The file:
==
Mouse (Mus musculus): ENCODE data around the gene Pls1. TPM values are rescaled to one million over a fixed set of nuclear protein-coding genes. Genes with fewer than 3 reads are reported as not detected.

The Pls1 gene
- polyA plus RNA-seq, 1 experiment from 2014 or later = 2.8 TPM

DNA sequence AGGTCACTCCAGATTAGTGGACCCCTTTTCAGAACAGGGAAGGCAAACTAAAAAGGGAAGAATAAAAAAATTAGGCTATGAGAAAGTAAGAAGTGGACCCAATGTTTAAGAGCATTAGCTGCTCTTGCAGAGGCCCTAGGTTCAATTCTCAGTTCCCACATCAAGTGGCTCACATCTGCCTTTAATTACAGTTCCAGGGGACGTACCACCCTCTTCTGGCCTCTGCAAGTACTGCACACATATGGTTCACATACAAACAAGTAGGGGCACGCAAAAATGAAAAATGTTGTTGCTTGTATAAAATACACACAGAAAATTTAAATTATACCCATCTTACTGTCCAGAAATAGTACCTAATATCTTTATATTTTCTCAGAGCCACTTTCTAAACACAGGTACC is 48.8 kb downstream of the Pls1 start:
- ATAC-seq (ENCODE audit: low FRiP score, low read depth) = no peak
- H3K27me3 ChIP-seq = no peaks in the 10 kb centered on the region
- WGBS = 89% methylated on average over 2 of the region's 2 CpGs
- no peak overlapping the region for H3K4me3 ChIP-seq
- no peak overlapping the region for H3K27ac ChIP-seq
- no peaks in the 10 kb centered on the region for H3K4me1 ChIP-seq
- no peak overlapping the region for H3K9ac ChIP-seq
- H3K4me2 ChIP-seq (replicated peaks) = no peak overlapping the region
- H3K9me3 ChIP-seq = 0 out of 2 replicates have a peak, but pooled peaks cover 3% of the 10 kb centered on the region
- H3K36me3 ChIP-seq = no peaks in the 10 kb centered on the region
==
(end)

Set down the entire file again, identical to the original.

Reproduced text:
Mouse (Mus musculus): ENCODE data around the gene Pls1. TPM values are rescaled to one million over a fixed set of nuclear protein-coding genes. Genes with fewer than 3 reads are reported as not detected.

The Pls1 gene
- polyA plus RNA-seq, 1 experiment from 2014 or later = 2.8 TPM

DNA sequence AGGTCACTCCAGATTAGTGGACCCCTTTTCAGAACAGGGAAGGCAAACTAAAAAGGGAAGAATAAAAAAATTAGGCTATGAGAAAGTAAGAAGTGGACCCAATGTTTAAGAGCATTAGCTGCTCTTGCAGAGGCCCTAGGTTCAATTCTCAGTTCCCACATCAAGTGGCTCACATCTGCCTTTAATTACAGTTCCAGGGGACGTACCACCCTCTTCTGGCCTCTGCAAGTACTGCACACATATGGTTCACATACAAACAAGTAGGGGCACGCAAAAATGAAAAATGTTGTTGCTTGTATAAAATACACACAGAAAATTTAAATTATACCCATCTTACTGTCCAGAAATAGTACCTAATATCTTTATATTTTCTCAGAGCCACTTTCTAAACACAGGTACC is 48.8 kb downstream of the Pls1 start:
- ATAC-seq (ENCODE audit: low FRiP score, low read depth) = no peak
- H3K27me3 ChIP-seq = no peaks in the 10 kb centered on the region
- WGBS = 89% methylated on average over 2 of the region's 2 CpGs
- no peak overlapping the region for H3K4me3 ChIP-seq
- no peak overlapping the region for H3K27ac ChIP-seq
- no peaks in the 10 kb centered on the region for H3K4me1 ChIP-seq
- no peak overlapping the region for H3K9ac ChIP-seq
- H3K4me2 ChIP-seq (replicated peaks) = no peak overlapping the region
- H3K9me3 ChIP-seq = 0 out of 2 replicates have a peak, but pooled peaks cover 3% of the 10 kb centered on the region
- H3K36me3 ChIP-seq = no peaks in the 10 kb centered on the region